These Fires are Wild

Something that has been all over the news for the last year is the massive surge in wild fires that we have experienced in America and all across the world.  Just the other day there was a massive wildfire in Tennessee that has, at this point, left 7 dead and 53 injured (source).  So why are these infernos becoming more common, more destructive, and ultimately causing more deaths?  There’s a lot of reasons we understand and many more that aren’t fully mapped out yet.  Below I am going to map out the major reasons for this change, and what we can do to stop it.

Climate Change

The largest reason that we are seeing wildfires continue to burn is the effects that climate change is having on forests.  With hotter and dryer conditions, small flames can quickly grow and spread across dry forests.  According to ClimateCentral, Spring and Summer are the two most common times for wildfires, and we have seen a  2.1°F raise in the last century.  One place that has been devastated by these conditions is Alaska, where melting snow is leaving less land properly hydrated, causing massive death in their forests.  In 2015, around 6 Million acres of woodlands burned down in Alaska, making it one of the worst years on record.  That trend has continued in 2016, with continually rising temperatures causing more and more brush to light on fire, and because the forests are dried out the fire is being quickly spread by wind.


Much of the Western United States is currently being decimated by one of the worst droughts in history, specifically California.  They have been in a drought for 6 years now, and 2015 was oficially their hottest year on record. (source)  Because their land isn’t being properly irrigated, plants are dying, leading to dry brush that is easily combustible.  There has been a noted issue with arsons setting fire to trees and campers making fires over night only for it to catch the forest on fire. (Arsonist charged for starting forest fire) Alabama, also facing a draught, has taken matters into their own hands with their governor outlawing all types of outdoor fires unti lthe drought is declared over. (source)  This is obviously an extreme step, but it’s also a very serious situation.  Also, there is less rainfall to naturally put out any small fires, so unless a fire crew can get a helicopter with water to the effected area within an immediate time frame, the fire will spread.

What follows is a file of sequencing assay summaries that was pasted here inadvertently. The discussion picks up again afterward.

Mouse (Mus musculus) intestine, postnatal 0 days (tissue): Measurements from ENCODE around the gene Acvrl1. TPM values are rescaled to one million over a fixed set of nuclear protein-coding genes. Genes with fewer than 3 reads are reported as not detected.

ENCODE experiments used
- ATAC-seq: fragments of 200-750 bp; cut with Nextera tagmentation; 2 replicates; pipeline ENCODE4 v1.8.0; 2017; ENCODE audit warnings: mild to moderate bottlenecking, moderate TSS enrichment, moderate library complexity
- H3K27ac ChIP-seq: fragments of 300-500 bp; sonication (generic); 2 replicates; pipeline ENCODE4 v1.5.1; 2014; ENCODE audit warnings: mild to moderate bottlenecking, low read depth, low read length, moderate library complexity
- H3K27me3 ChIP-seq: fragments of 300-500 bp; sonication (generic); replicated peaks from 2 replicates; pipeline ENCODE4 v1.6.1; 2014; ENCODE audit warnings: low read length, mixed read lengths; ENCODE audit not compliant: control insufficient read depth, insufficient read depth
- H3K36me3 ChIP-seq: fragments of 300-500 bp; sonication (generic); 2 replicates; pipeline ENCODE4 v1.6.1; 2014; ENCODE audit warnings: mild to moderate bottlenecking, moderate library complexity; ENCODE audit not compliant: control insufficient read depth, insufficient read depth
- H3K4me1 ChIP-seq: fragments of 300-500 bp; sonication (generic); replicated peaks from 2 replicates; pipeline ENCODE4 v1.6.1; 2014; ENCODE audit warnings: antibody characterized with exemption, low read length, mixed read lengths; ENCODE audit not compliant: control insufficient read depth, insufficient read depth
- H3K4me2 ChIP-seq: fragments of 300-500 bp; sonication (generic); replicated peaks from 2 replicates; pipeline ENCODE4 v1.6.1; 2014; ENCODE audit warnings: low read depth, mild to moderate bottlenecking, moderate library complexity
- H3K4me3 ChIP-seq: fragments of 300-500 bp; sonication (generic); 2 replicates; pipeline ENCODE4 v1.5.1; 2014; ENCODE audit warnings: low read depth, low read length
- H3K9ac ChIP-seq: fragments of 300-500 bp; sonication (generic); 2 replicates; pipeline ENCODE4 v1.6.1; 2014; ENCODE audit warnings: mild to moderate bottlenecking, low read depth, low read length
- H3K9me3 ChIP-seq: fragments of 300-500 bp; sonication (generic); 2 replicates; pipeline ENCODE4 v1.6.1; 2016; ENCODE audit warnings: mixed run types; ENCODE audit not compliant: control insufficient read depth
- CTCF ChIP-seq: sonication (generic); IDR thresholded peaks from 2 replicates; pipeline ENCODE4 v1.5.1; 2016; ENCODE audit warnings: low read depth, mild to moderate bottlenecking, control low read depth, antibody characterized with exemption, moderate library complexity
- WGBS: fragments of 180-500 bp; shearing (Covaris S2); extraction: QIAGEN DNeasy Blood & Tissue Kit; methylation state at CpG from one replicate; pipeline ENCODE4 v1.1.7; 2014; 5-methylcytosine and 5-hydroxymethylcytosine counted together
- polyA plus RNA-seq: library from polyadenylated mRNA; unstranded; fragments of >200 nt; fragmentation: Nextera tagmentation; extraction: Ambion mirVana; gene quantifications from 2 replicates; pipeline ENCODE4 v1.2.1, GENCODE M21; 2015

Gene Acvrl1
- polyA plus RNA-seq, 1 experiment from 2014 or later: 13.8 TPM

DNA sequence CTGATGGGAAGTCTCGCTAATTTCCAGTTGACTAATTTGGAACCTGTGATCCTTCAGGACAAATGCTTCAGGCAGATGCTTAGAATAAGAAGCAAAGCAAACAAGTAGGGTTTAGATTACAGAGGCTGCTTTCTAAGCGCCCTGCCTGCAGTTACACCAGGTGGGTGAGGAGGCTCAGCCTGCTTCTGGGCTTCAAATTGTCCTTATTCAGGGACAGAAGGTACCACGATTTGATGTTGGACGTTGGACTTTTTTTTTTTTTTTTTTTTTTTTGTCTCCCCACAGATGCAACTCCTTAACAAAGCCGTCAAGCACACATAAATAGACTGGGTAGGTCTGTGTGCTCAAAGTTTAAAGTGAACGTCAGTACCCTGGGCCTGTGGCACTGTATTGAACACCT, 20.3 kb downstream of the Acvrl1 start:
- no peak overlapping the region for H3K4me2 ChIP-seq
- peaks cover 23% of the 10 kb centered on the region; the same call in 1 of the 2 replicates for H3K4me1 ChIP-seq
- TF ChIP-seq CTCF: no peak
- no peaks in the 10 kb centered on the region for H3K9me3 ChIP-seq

Tennessee Wild Fire

Tennessee Wild Fire Source

More Fuel

As growing seasons continue to get longer because of diversified crop lineups, there will be more fuel for these fires to continue burning.  Additionally, the firefighting efforts in the past allowed some of the underbrush to burn in order to save the forest as a whole.  But now, this vegetation has grown back more plentiful then it was before and has not been addressed.  Many climate scientists believe that because we never addressed this issue, the wildfires won’t stop until the forest self regulates it’s vegetation growth.  Another large contributor to increased burning material is civilization existing near the border of these forests.  National Geographic published an article in 2013 before this major batch of wildfires started happening explaining that eventually the fires would reach these towns and burn even hotter then they would in a natural setting.  Because of this, firefighters are unable to get into these towns safely to extinguish the fires and they will continue to burn.